Using Llamas As Guard Animals for Sheep or Goats
Llamas are members of the camel family, they are related to the smaller alpaca, and come originally from Peru. They were introduced to North America and Europe as pack animals, for show, for fiber, and for meat. The meat industry never really took off as according to plan but llamas are still being bred for fiber, show, and as pack animals.
The best llamas sell for thousands of dollars, but average quality llamas sell for less than $100, and have even sold at auction (in Alberta at least) for as little as $1. These lower priced llamas often make great guard animals for sheep and/or goats.
How Effective are Llamas at Guarding Livestock
Most llamas are very observant and naturally curious. With a long neck, and big ears, they are quick to notice predators in the vicinity. Unlike many other animals which tend to flee when they see a predator, the curious nature of the llama will often cause it to walk towards the predator.
Coyotes in particular are not use to being approached and generally distrust “tall” things, as such the sight of an approaching llama may case them to flee. In this regard a llama can be very effective as a guard animal, however when groups of coyotes, feral dogs, or wolves, approach, the llama is usually less effective. Their curious nature is simply out numbered by the “pack”.
A llama who is cornered may try to spit (not very effective against a predator) or kick (somewhat effective but not always).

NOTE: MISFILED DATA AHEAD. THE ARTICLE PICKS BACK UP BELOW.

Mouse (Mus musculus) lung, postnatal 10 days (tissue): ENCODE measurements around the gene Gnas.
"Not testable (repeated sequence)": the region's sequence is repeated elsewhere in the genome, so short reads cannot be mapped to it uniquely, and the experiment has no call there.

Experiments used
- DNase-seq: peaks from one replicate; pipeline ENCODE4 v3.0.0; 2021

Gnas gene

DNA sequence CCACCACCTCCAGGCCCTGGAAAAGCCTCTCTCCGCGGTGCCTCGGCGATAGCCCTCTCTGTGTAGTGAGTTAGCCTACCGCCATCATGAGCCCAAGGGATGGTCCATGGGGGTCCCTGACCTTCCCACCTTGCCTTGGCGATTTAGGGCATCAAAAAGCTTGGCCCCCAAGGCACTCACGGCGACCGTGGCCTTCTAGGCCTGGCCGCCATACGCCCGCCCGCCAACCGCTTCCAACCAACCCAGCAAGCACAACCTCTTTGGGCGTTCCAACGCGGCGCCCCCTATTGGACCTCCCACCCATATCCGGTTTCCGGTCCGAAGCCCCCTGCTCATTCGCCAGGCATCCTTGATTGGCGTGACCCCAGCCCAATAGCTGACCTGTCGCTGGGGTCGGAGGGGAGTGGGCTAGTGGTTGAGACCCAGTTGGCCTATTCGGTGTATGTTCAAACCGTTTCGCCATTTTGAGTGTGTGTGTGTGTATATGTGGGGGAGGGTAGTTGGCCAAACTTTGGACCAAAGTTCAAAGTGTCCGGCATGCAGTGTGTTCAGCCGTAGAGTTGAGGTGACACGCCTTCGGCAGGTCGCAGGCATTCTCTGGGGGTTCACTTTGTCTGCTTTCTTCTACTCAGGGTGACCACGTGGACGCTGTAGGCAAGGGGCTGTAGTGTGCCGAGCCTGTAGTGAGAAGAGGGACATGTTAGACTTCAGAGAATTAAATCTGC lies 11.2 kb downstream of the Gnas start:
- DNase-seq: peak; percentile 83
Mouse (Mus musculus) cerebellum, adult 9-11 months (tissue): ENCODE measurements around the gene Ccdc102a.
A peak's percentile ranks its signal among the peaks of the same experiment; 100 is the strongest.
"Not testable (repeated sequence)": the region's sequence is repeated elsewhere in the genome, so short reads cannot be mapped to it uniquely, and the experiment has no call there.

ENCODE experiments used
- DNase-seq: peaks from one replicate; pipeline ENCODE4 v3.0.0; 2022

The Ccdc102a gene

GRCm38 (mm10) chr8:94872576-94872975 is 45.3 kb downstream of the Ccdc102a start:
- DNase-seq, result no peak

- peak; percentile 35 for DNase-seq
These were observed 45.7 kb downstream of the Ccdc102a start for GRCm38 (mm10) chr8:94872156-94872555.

If a pack of dogs (coyotes, feral dogs, wolves) approaches a flock to steal a lamb, kid, or even an adult sheep or goat, they might manage to do so while some members of the pack are busy with the llama, or they may simply try to kill the llama instead, and have been known to do so.
Some people might think they should get a pair of llamas, or more, however they are only effective as guard animals when kept singly. If a person keeps two, or more llamas, or even a llama and an alpaca, those animals will tend to form their own herd and will not bond with the sheep or goats they are suppose to be guarding. If only one llama is kept its need for companionship is met by staying with the sheep or goats.
Basic Care of a Llama
In a hot climate the llama should be sheared or can be prone to heat stroke. Some grow much thicker coats than others, the thicker coated ones mostly being used for fiber, tend to cost more. Some of the ones with shorter coats will be fine unsheared if the temperatures are cool and they have lots of shade and water.
Llamas are thrifty eaters they can live on a good pasture, but may need hay and grain in the winter.
Llamas can be halter trained.
An intact male llama will not make a good guard animal and may even be too aggressive with your sheep and/or goats. A gelded male, or a female will be a better choice, with many preferring to use a gelded male.
Llamas will spit if threatened.
Some llamas are more aggressive than others, if you walk by a pen of them and have a dog, look for the ones that are most displeased with the dog.
A llama that was raised with dogs may not be as effective at guarding against them as one that was not raised with dogs, but still their curious nature will usually put the run on a single coyote.